Rooted delivery vehicles use electric charge and gravity to release drugs over time

Both gravity and electrostatics affected the delivery of drugs via a rooted delivery vehicle.--Courtesy of ACS Macro Letters

Controlling how and when a specific drug is released is a major facet of drug delivery research. And understanding the way cells and drugs interact in a very detailed way can enable vehicles to fine-tune their delivery and optimize treatment for a long time within the body.

Focusing on the delivery of cancer drugs, researchers at the University of Copenhagen and the Institut Laue-Langevin in France have found that gravity and electrostatics are two important factors at play between cell membranes and drug reservoirs. With these new findings, as published in the journal ACS Macro Letters, the scientists hope to create systems that deliver cancer drugs slowly and continuously.

Ultimately, the tiny "drug cabinets" could attach to the outsides of, for instance, cancer cells to deliver a dose of drugs there for a long period of time. The particles themselves are a combination of phospholipids and branched macromolecules called dendrimers. With this shape, they soak up and carry large quantities of a drug. And the team looked closely at how they interact with cell membranes.

Using highly detailed neutron reflectometry to study the surface of cells, they found that the drug-carrying particles, depending on the negative charge on the membrane, used their treelike branches to "root" into a cell, attaching the rest of the molecule to the surface. From there the vehicle would sit and deliver drugs unhindered. What's more, cancer cells tend to have a more negative charge than surrounding cells, so they would already have that affinity.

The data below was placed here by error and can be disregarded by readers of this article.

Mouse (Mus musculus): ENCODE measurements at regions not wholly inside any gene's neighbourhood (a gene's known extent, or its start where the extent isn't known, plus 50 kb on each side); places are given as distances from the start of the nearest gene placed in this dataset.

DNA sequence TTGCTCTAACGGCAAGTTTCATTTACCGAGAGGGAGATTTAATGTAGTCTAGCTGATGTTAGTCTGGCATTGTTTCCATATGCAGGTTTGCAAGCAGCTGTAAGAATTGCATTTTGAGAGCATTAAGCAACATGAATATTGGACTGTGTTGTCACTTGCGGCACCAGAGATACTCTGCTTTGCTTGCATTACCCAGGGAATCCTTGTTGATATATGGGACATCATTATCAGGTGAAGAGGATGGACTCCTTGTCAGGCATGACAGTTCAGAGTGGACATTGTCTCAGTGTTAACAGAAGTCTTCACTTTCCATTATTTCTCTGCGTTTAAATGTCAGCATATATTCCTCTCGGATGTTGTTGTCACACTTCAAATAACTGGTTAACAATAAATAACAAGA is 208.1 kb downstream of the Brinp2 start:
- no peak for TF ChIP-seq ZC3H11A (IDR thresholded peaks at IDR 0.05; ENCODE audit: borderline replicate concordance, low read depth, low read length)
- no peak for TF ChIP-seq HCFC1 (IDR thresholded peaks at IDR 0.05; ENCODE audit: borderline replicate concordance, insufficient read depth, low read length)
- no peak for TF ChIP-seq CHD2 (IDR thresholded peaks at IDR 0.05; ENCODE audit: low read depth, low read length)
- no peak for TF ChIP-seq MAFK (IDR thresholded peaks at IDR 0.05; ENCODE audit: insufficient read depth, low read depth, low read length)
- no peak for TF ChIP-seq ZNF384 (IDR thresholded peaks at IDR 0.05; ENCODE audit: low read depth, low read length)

"Cancerous cells have an imbalance that gives them a different molecular composition and overall different physical properties to normal healthy cells," study author Marité Cárdenas said in a statement. "Whilst all cells are negative, cancerous cells tend to be more negatively charged than healthy ones due to a different composition of fatty molecules on their surface. This is a property that we believe could be exploited in future research into delivery mechanisms involving the attachment of lamellar liquid crystalline particles. Our next step is to introduce the drug itself into the reservoirs and make sure it can move across the membrane."

And then there's the role that gravity plays: The scientists were surprised to find that the molecules only worked when they were above the cell. Although it's not completely understood why this was the case, the researchers suspect that density and buoyancy play a part, and they hope to use these characteristics in future studies to tailor the molecules for drug delivery.

- here's the University of Copenhagen report
- and here's the abstract

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